La lucha continua: Mexican wrestling in the Mission
About twice a year, a high school gym in San Francisco’s Mission District fills with hundreds of Latino families for an unusual fundraiser. Kids wear facemasks, grandmas yell, dads blow plastic horns for Lucha Libre. It’s a form of Mexican wrestling, a hybrid of sport and spectacle that pits good guys against bad. The idea first hit the U.S. mainstream with the film Nacho Libre and now there are lucha-themed restaurants and even lucha-dance clubs. But it’s not just a form of entertainment: it’s also a theater for social commentary. Independent producer Lisa Morehouse takes us ringside at John O’Connell High School in San Francisco.
* * *
LISA MOREHOUSE: 10 year old Enrique Herrerra is standing on his chair, waiting for his heroes of Lucha Libre to enter the ring.
ENRIQUE HERRERRA: These are the ones; these are the ones! Now everyone is going crazy!
Lucha Libre is a form of Mexican wrestling that’s been around nearly 100 years. Wrestlers take on personas, wearing colorful capes and masks. They do somersaults, dive off of ropes into the stands, and egg on the crowd. In Mexico, it’s nearly as popular as soccer.
Many people in tonight’s audience came to see a young member of the famous wrestling family, Los Mysterios. Rey Mysterio Junior says Lucha represents both sides of life.
REY MYSTERIO JUNIOR: For the people, Lucha Libre represents both sides of life: the white and the black, the good and the bad.
BOB GAMINO: They’re the best bad guys you could get.
Bob Gamino is a teacher at John O’Connell High School. He organized tonight’s event.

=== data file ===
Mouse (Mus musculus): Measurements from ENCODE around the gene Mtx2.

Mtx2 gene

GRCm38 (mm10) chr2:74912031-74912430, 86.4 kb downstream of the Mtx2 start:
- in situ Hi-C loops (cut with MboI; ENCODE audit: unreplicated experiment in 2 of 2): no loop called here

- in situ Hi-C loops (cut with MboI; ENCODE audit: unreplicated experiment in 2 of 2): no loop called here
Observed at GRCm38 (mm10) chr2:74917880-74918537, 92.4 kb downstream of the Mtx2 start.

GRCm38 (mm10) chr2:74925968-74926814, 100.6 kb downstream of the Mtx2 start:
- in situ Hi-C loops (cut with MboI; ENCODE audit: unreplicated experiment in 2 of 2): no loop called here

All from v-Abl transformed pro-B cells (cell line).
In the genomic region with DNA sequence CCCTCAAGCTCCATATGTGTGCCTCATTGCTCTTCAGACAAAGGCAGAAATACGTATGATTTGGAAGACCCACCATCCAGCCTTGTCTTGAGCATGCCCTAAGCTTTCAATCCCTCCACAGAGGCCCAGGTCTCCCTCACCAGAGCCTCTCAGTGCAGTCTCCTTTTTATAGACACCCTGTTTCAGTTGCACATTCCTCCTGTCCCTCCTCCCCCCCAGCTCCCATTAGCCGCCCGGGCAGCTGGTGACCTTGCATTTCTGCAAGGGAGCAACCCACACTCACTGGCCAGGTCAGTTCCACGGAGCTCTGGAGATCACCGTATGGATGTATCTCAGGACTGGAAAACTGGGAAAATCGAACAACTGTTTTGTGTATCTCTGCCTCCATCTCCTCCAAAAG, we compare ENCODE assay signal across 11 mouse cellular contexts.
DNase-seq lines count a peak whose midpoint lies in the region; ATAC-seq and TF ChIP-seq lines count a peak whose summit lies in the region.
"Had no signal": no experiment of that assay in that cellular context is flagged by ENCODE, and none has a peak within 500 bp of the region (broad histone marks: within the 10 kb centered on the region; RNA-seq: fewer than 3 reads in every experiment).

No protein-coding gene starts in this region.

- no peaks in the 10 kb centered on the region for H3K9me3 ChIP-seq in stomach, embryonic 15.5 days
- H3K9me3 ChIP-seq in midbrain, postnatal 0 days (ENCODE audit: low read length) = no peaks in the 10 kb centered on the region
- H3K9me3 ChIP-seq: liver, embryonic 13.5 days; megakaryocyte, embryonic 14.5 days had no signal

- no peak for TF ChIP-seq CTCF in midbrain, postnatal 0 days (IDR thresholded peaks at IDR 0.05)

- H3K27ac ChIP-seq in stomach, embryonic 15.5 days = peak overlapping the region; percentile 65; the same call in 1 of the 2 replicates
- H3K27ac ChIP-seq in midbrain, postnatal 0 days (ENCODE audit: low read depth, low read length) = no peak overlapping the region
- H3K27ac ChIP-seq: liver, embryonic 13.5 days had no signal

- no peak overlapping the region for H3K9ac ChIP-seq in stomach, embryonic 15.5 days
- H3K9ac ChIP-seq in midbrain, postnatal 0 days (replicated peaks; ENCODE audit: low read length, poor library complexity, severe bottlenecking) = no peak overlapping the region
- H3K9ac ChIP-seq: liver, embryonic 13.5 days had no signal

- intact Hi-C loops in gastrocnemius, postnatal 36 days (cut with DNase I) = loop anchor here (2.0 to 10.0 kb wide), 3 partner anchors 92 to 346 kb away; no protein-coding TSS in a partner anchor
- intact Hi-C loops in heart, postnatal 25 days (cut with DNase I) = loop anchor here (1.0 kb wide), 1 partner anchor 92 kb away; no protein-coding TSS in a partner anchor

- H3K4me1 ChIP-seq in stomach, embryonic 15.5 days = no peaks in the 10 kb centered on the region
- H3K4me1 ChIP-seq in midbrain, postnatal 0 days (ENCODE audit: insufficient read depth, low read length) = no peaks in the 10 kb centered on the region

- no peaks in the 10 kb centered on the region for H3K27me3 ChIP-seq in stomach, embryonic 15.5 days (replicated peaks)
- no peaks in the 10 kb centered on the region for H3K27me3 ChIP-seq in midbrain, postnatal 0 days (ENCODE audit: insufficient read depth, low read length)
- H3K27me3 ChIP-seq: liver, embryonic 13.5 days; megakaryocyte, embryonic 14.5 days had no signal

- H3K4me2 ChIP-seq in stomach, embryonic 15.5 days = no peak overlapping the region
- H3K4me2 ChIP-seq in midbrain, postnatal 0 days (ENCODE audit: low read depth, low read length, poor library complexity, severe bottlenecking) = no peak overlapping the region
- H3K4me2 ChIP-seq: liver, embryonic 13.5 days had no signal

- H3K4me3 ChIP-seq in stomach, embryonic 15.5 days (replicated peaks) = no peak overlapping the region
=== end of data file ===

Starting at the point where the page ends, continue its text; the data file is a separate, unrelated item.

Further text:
GAMINO: Everyone’s on their feet…[Border Patrol] eggs them on, guys come out put hands in form of “C” like do you have your green card. It’s the bad guy who brings the show because the crowd loves to hate him.
Herrera is also rooting against the Border Patrol.
HERRERRA: That one, the one in the green hates all Mexicans. He’s from the Border Patrol. I don’t really like them, because I’m kind of Mexican, and that’s why I want Mr. Wrestling to win.
Maria Luisa Ruiz is a professor at St. Mary’s College of California who studied lucha libre.
MARIA LUISA RUIZ: You can’t go up and beat up a [Border Patrol] agent, but you can at least see it happen in the ring in a very, very spectacular way, and in a way where you can root for the other guy.
HERRERRA: Right now, the bad guy is doing a submission on Mr. Wrestling. I think the bad guy hates the horns right now, so I think everyone should blow their horns.
This Border Patrol act is part of a long Lucha Libre tradition of fighting against symbols of power. Other bad guys have been Texas Rangers and corrupt government officials.
HERRERRA: Oh, I think Mr. Wrestling hit him on the face with his knee really back.
A bell rings, indicating a winner—and an upset. The Border Patrol wins the match. Herrera and the rest of the crowd are outraged.
HERRERRA: Oh that guy was cheating; he was cheating! You saw him put his leg up on the ropes. The bad guys always cheat when no one’s looking. He doesn’t deserve this. Mr. Wrestling doesn’t deserve it. I think he needs a rematch. That guy was cheating.
MOREHOUSE: I thought in Lucha the good guys usually win.
HERRERRA: They do, but when the bad guys cheat, they can’t. Right now everyone’s cheering, everyone’s cheering back for him. Who cares that he lost, everyone still likes him; everyone’s his #1 fan…he’s a very good guy. He doesn’t let the crowd down; he doesn’t talk about other countries.
Even in a melodrama, the villain wins sometimes. But here, what’s most important is la lucha continua – the struggle continues.
For Crosscurrents, I’m Lisa Morehouse, in San Francisco.
John O’Connell High School will be hosting their next Lucha Libre match this Saturday.